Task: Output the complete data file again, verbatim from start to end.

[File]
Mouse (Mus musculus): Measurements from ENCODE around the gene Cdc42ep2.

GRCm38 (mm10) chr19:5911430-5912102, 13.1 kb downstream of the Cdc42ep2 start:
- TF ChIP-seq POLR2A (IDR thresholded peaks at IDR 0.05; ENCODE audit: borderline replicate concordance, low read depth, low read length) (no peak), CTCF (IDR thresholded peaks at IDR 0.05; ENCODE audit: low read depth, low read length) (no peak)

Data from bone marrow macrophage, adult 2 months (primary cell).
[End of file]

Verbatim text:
Mouse (Mus musculus): Measurements from ENCODE around the gene Cdc42ep2.

GRCm38 (mm10) chr19:5911430-5912102, 13.1 kb downstream of the Cdc42ep2 start:
- TF ChIP-seq POLR2A (IDR thresholded peaks at IDR 0.05; ENCODE audit: borderline replicate concordance, low read depth, low read length) (no peak), CTCF (IDR thresholded peaks at IDR 0.05; ENCODE audit: low read depth, low read length) (no peak)

Data from bone marrow macrophage, adult 2 months (primary cell).